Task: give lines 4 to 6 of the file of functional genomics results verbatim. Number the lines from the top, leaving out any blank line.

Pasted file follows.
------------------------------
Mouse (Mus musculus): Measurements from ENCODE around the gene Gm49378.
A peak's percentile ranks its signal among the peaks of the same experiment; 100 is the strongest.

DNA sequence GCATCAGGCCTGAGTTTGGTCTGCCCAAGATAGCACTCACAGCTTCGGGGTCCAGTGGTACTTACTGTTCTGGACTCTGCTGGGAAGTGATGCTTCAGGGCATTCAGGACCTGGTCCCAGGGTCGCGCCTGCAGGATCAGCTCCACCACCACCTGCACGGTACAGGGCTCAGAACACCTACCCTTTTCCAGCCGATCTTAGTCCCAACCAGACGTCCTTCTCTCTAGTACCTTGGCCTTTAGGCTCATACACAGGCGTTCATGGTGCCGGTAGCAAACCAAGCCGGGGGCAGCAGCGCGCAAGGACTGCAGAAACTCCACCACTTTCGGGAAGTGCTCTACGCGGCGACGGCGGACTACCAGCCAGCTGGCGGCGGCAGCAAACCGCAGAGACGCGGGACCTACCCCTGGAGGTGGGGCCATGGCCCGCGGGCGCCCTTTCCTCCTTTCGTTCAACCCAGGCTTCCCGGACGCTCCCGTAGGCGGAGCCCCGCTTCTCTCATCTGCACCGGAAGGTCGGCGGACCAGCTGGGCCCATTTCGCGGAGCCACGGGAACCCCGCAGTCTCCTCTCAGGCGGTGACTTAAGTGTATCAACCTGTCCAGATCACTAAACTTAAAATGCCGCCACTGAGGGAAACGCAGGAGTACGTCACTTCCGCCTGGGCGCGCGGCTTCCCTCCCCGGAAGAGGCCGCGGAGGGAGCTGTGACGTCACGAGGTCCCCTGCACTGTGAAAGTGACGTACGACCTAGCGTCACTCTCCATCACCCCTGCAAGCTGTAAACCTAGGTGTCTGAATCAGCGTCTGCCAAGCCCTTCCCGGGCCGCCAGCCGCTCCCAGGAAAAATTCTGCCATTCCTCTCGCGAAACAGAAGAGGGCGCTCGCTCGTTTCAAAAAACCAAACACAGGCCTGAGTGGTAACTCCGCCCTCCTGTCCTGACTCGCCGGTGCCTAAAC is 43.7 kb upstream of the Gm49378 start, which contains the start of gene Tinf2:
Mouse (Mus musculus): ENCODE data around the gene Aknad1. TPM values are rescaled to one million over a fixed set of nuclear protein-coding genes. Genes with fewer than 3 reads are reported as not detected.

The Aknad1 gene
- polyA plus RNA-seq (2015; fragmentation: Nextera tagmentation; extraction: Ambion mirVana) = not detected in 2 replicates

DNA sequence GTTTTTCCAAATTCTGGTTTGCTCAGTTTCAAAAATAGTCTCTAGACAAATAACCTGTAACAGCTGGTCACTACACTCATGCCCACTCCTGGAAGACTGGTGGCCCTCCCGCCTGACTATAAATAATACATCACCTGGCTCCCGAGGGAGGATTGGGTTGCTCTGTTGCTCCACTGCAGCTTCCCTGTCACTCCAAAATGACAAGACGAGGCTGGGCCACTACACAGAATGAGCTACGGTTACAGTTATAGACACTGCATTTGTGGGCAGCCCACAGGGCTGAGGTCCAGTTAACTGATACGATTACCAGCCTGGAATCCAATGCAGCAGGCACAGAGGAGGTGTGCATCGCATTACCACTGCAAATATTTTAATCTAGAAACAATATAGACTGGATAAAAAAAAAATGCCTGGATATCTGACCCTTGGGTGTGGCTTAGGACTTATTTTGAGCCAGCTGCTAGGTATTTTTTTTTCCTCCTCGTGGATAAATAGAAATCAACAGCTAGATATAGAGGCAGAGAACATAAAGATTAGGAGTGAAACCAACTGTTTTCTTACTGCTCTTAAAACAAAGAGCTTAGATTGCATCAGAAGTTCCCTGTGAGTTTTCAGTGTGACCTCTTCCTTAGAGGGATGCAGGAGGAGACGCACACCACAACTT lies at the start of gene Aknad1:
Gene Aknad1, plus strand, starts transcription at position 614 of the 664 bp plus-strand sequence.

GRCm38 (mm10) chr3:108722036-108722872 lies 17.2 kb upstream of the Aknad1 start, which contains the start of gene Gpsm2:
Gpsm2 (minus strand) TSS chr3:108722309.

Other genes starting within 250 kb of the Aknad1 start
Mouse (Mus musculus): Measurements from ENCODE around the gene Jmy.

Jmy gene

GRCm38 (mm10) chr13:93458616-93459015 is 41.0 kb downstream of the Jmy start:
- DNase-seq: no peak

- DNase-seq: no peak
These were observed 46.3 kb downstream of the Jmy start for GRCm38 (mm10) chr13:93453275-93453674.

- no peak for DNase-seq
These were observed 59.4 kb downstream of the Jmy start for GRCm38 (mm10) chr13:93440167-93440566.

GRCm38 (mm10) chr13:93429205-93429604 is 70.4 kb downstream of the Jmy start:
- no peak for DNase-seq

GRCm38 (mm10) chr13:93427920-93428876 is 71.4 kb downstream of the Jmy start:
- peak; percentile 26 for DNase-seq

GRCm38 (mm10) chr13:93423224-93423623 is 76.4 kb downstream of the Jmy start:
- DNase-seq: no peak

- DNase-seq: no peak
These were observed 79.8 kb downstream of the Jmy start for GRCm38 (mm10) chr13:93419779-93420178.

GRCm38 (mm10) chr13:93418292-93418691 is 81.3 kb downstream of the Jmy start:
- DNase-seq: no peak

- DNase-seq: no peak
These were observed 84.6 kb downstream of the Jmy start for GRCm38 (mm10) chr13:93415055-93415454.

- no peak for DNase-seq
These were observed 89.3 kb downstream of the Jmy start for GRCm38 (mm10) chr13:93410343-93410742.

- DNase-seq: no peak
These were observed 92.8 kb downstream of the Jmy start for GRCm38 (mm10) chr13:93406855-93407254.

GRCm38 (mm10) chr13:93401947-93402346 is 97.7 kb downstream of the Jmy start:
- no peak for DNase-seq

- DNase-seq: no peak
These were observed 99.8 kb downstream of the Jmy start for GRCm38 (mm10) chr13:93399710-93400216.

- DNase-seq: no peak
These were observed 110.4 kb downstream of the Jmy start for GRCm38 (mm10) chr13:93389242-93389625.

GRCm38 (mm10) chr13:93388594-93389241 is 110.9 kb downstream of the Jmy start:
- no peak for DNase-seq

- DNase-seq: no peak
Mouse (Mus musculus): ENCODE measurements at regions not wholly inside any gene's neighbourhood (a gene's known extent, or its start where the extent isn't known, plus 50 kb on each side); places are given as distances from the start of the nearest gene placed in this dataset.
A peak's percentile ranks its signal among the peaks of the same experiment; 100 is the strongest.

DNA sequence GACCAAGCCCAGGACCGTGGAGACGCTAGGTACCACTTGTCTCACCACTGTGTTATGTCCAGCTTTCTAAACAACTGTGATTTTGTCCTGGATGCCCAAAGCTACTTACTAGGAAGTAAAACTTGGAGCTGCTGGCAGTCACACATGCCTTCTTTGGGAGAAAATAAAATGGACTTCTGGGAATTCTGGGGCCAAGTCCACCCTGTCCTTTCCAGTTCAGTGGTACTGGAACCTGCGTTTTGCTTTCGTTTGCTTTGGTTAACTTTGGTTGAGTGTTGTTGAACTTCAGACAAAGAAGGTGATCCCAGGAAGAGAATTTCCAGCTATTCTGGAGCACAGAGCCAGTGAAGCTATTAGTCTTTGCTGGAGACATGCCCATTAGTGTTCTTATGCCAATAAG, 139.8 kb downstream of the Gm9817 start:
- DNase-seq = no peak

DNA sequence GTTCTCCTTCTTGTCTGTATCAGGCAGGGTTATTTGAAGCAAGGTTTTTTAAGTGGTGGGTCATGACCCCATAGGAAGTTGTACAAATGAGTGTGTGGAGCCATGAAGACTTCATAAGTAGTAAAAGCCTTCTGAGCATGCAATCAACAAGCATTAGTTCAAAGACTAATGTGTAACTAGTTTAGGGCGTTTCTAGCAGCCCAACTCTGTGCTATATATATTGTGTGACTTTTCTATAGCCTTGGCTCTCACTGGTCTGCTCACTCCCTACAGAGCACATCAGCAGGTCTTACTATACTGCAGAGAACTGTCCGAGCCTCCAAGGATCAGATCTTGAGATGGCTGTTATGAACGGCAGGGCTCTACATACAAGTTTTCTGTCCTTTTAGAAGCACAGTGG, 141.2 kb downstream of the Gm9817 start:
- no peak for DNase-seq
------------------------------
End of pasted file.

Mouse (Mus musculus): ENCODE data around the gene Aknad1. TPM values are rescaled to one million over a fixed set of nuclear protein-coding genes. Genes with fewer than 3 reads are reported as not detected.

The Aknad1 gene
- polyA plus RNA-seq (2015; fragmentation: Nextera tagmentation; extraction: Ambion mirVana) = not detected in 2 replicates